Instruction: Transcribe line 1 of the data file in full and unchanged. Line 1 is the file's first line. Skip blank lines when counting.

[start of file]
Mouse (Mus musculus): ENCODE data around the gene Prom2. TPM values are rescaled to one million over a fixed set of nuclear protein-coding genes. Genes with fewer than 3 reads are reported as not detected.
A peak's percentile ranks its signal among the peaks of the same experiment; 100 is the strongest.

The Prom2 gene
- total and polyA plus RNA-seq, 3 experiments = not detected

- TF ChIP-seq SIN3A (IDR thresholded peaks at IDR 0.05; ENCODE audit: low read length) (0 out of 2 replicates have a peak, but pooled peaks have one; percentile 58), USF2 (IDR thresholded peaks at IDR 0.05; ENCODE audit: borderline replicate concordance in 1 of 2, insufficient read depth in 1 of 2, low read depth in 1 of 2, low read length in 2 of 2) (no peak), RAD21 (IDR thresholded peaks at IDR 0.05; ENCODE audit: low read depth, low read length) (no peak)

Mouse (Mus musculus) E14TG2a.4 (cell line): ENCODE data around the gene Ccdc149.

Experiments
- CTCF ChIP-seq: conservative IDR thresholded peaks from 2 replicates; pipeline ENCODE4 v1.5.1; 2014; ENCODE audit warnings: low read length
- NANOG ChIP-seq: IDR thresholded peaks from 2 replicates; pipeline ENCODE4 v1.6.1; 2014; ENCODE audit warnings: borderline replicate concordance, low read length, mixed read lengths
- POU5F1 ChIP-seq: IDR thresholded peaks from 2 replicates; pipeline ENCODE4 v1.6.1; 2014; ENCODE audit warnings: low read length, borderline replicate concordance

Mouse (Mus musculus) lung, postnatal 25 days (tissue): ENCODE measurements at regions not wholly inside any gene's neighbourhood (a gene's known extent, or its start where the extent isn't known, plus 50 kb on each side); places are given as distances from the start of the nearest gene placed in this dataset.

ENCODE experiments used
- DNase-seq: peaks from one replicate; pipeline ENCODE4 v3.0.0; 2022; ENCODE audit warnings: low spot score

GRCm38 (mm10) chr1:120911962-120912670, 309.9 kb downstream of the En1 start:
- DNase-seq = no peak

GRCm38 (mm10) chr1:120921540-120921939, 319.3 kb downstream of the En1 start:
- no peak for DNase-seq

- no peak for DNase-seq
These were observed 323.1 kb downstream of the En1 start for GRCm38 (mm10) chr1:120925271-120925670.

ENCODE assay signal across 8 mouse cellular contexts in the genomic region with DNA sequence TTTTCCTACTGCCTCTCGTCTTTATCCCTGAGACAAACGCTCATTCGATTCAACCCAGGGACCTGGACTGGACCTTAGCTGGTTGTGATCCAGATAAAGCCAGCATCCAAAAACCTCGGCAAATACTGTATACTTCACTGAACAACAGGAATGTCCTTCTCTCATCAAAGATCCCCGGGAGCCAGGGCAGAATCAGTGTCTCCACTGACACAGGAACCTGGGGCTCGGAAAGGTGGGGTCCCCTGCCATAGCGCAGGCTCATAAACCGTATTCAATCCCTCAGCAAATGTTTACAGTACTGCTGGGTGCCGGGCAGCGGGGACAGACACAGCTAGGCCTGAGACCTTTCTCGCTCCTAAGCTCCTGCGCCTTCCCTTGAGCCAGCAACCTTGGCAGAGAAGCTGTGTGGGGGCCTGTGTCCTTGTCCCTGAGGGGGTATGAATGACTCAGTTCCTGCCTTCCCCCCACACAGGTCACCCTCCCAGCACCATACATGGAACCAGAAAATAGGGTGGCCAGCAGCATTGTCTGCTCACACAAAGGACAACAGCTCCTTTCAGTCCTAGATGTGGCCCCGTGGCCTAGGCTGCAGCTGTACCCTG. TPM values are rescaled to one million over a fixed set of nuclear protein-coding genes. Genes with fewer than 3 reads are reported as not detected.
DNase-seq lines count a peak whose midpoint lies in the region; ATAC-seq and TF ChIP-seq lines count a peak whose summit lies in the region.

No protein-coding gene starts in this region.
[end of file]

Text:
Mouse (Mus musculus): ENCODE data around the gene Prom2. TPM values are rescaled to one million over a fixed set of nuclear protein-coding genes. Genes with fewer than 3 reads are reported as not detected.